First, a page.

Our main task on site at the moment is to clean up all the walls which we’ve found to try and work out how they relate to one another, what size building they make and if we can identify the function of the building.  Often, we’re not working with very much to try and unpick these questions. The above wall is actually just what remains of its foundations.  After cleaning up this wall, planning it and photographing it, we dug a ‘slot’ though it. This is where remove a 1m long piece of the wall foundation so that we can see its composition.  As you’ll see from the photo below, this feature doesn’t have very much of it surviving (the red and white scale is 50cm long), but what we can see are the remains of mortar along with some chunks of tile.

Hand dug 'slot' through the wall foundation


These hand dug slots are the best way that we can collect information about the archaeological features on a site.  If we didn’t dig these holes in the archaeology then we wouldn’t be able to recover all the interesting finds and therefore be able to date the remains accurately.  We’ve been digging lots of slots in the ditches on site too.  By doing this, we can find out what the original shape of the ditch was.  We also look at all the different coloured layers of soil within the ditch to try and work out how it has filled in.  One thing you’ve always got to ask when looking at ditches is, what happened to the soil which was dug out of it to make the ditch in the first place?  Where did that soil go?  Chances as it would have been piled up immediately next to the ditch to make a bank.  So one of the things that we look for is evidence for this bank eroding back into the ditch, as this will help to tell us how long the ditch was in use for.  We also look for soil layers which are full of bits of pottery, as this will tell us that the ditch was purposely back filled. Who knew you could learn so much from a ditch ay?!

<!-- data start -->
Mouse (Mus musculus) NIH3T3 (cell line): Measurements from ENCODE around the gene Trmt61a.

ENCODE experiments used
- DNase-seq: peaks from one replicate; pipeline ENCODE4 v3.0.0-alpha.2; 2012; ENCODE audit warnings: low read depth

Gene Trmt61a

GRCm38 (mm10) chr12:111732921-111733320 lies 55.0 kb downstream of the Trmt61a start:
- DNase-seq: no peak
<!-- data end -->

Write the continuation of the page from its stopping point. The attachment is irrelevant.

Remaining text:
A slot through a former field boundary ditch which is recorded on the 1888 OS map


Elsewhere across the site, we have been finding some lovely items which give us a bit of an insight into the people who were stationed at the barracks.  These include a buckle plate with the name J.T Miller scored into it, as well as a press seal showing a mans head wearing a military helmet.

Buckle plate
Press seal